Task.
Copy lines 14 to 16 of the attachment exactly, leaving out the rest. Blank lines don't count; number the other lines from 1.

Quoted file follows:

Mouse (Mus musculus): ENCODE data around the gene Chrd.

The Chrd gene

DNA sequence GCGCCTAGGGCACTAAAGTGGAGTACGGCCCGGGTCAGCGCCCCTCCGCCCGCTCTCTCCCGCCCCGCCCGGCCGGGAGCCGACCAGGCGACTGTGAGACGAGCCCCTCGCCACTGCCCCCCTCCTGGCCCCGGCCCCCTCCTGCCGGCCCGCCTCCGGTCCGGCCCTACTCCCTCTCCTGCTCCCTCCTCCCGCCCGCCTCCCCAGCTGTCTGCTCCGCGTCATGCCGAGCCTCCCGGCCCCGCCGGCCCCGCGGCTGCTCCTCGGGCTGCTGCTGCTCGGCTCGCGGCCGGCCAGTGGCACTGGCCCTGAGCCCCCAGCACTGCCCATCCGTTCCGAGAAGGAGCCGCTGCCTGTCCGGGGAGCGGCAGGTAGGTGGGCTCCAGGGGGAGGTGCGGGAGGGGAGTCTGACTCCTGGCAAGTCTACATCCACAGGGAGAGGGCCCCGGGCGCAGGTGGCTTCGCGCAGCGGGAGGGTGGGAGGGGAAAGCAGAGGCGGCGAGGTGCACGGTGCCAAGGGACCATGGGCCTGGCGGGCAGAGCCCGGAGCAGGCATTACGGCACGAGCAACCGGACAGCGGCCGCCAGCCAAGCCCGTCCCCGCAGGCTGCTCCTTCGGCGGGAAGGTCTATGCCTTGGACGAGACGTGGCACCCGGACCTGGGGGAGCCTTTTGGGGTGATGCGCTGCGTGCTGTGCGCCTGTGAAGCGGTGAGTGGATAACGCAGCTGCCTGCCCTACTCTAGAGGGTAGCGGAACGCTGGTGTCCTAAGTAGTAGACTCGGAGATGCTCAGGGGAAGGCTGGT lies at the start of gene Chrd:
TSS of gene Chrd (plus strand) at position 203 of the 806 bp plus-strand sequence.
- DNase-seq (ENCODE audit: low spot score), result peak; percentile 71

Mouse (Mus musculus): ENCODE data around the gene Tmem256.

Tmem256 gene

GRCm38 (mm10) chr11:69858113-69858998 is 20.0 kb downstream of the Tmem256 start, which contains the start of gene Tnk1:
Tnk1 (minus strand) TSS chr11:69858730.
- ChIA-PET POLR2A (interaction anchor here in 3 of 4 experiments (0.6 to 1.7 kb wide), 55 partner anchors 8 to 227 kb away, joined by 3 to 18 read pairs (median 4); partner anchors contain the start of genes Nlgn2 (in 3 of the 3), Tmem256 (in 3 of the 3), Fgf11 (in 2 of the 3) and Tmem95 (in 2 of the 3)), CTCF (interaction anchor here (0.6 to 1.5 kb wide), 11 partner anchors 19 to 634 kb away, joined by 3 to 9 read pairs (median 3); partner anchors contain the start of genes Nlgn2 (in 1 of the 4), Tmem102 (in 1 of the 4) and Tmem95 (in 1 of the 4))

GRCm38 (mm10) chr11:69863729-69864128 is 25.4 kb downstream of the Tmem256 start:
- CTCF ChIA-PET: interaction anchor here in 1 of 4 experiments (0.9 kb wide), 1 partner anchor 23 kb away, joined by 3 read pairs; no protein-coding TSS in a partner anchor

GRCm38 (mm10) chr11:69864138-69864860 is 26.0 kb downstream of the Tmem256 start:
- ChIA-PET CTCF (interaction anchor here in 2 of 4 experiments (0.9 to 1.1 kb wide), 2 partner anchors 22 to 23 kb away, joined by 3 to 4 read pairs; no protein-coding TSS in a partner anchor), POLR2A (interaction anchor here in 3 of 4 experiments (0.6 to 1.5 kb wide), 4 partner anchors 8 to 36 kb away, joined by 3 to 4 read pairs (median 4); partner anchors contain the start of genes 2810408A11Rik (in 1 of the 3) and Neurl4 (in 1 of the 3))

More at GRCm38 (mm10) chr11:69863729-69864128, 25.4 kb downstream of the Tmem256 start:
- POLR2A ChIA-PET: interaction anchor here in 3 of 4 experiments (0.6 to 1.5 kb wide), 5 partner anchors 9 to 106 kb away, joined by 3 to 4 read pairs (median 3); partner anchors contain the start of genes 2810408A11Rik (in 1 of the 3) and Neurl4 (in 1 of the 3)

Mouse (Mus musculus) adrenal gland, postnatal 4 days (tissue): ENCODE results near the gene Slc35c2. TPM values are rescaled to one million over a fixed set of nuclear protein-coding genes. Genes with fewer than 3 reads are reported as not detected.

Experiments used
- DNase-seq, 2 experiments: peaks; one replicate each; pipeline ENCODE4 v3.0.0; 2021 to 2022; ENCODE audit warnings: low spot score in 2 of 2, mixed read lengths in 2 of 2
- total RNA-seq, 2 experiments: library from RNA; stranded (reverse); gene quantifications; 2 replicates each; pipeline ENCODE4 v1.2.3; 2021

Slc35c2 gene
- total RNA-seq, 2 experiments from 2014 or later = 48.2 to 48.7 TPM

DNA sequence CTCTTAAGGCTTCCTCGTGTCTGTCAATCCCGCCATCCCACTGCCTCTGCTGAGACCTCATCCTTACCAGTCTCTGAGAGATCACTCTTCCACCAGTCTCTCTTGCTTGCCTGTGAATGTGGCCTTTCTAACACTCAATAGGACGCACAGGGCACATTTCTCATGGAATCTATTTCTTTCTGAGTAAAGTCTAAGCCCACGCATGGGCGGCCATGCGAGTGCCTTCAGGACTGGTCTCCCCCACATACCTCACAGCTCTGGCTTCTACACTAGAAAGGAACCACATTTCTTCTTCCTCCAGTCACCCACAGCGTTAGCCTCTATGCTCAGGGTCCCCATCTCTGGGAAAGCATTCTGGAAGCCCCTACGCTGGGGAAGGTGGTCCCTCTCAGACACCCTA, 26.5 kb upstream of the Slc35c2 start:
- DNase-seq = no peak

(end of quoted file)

- ChIA-PET CTCF (interaction anchor here in 2 of 4 experiments (0.9 to 1.1 kb wide), 2 partner anchors 22 to 23 kb away, joined by 3 to 4 read pairs; no protein-coding TSS in a partner anchor), POLR2A (interaction anchor here in 3 of 4 experiments (0.6 to 1.5 kb wide), 4 partner anchors 8 to 36 kb away, joined by 3 to 4 read pairs (median 4); partner anchors contain the start of genes 2810408A11Rik (in 1 of the 3) and Neurl4 (in 1 of the 3))

More at GRCm38 (mm10) chr11:69863729-69864128, 25.4 kb downstream of the Tmem256 start:
- POLR2A ChIA-PET: interaction anchor here in 3 of 4 experiments (0.6 to 1.5 kb wide), 5 partner anchors 9 to 106 kb away, joined by 3 to 4 read pairs (median 3); partner anchors contain the start of genes 2810408A11Rik (in 1 of the 3) and Neurl4 (in 1 of the 3)